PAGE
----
Japan’s "Rising Sun" Flag Becomes Official

Japan’s "Rising Sun" Flag Becomes Official

On this day in 1854, Japan established the Hinomaru or Nisshoki, the familiar sun-disc design on its national flag. The Hinomaru was to be the official flag flown from its ships.

The bold, simple flag depicts a crimson circle representing the Sun set against a stark white background. In fact, the sun-disc flag was not new in Japan; it had actually been a common emblem for the empire for centuries. In early Japanese history, the Hinomaru motif was used on the flags of daimyos, or feudal landholders, and samurai. The first recorded use of the sun-motif flag in Japan dates back to 701, when Emperor Mommu used a flag depicting the Sun in his court.

But it was during the Meiji Restoration in the late 19th and early 20th centuries that both the Sun disc and Rising Sun Ensign of the Imperial Japanese Navy became significant symbols for the emerging Japanese empire. The symbols were used prominently in propaganda posters, textbooks, pamphlets, films, and more as a source of pride and patriotism. During that time, citizens were required to display the flag in their homes during national holidays, celebrations, and other state occasions.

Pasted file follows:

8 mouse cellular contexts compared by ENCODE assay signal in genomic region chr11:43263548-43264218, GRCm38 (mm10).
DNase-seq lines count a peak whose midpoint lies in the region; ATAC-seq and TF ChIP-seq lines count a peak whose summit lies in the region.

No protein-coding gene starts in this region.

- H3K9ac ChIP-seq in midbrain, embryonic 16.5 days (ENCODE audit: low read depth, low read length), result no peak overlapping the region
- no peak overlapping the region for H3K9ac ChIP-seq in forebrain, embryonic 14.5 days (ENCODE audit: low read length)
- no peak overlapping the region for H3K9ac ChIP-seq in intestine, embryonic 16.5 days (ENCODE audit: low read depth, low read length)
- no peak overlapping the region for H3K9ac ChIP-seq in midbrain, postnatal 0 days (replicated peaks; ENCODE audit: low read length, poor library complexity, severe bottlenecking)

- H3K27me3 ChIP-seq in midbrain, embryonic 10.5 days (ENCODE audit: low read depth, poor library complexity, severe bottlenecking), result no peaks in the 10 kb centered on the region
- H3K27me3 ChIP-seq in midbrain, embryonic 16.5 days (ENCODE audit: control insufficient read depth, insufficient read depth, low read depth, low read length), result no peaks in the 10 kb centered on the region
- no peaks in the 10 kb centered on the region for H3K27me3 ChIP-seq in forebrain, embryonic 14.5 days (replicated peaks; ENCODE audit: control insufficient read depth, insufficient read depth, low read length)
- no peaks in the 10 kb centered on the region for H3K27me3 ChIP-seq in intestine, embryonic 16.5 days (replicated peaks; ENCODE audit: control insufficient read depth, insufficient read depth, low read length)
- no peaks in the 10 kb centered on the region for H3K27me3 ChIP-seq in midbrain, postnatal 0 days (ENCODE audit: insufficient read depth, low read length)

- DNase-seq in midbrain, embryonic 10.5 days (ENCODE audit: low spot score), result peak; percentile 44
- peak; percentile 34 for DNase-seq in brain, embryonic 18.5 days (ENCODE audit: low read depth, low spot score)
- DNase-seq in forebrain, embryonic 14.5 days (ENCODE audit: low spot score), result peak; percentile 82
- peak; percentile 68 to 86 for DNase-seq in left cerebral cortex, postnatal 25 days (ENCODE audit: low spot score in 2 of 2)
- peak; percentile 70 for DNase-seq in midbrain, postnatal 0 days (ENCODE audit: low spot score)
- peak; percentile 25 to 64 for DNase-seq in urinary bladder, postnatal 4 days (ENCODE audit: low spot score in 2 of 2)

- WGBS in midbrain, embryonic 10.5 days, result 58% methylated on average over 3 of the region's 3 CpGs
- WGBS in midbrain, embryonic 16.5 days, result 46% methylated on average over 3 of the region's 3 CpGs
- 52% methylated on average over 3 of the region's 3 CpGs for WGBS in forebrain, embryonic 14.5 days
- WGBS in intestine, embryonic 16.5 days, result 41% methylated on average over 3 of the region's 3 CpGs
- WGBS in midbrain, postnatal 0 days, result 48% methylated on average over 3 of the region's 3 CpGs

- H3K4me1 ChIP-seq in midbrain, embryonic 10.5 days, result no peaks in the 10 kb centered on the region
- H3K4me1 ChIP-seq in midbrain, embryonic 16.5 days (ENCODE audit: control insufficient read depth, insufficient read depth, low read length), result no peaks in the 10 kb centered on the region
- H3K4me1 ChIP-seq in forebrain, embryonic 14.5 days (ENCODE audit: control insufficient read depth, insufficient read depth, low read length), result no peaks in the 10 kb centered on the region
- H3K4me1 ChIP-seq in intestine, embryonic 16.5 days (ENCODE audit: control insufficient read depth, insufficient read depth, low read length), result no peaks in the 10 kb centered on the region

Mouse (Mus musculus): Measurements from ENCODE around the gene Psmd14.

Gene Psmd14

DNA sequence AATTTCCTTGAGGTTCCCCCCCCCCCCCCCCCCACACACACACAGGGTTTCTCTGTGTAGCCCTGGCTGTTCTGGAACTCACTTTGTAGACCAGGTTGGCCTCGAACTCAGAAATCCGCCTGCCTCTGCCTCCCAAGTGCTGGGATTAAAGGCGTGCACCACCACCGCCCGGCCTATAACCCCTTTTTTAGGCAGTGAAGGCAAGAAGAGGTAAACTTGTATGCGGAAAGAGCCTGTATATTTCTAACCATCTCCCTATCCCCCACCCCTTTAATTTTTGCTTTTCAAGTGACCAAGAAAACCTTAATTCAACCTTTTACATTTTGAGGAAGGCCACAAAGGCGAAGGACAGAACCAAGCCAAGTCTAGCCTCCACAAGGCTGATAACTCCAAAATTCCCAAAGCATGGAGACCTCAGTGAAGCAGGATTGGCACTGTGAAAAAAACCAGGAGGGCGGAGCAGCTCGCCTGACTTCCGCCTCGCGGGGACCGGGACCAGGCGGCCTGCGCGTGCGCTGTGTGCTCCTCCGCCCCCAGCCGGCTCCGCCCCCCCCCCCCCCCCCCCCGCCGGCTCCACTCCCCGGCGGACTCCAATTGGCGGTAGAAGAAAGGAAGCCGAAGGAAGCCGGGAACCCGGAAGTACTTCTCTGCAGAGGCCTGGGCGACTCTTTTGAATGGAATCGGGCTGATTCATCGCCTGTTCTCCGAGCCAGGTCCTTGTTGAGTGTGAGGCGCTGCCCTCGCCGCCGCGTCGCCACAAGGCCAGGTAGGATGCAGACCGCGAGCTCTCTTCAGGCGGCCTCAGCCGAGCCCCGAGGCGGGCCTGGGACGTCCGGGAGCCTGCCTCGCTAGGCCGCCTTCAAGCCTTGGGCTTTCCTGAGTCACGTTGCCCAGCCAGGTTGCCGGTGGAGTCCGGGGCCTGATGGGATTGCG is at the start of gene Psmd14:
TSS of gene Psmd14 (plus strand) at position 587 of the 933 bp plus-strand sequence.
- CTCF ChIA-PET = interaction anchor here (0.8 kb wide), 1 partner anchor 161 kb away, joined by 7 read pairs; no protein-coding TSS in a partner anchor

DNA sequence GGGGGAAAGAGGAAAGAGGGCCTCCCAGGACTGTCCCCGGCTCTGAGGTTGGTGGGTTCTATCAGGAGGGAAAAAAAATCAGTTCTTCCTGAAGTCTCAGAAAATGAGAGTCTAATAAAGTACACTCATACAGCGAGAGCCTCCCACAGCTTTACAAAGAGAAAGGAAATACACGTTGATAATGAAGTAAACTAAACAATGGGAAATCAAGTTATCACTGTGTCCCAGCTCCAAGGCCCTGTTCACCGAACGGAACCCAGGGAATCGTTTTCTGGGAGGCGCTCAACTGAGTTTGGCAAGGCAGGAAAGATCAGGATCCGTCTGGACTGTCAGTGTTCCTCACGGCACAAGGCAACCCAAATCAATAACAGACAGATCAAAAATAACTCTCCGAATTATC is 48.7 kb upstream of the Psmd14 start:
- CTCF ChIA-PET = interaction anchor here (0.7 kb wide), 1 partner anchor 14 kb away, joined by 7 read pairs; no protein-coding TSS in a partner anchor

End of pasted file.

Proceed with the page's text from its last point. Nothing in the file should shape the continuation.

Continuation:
It was during this period, on 7 August 1854, that the Tokugawa shogunate (then government) declared that all Japanese vessels should fly the Hinomaru flag as the official flag of Japan and to distinguish these vessels from those of other countries. Though the Hinomaru flag had been flown for centuries as the de facto flag of Japan, this was the first time the Hinomaru had been used as the national flag of Japan.

Though the flag continued to be regarded as the official national flag, there was no legal basis for this until 1999, when the National Flag and Anthem Act was put into effect, making the Hinomaru the legally-sanctioned, official flag of Japan. Public perception about the flag varies, however. Some Japanese associate the flag with Japanese militarism and its wars of aggression in World War II, viewing it as a symbol of ultra-nationalism. Others respect the flag and what it represents. Whatever the connotation it conjures, the Hinomaru remains a powerful and enduring symbol to the Japanese.

Caption: The first recorded use of the sun-motif flag in Japan dates back to 701, when Emperor Mommu used a flag depicting the Sun in his court.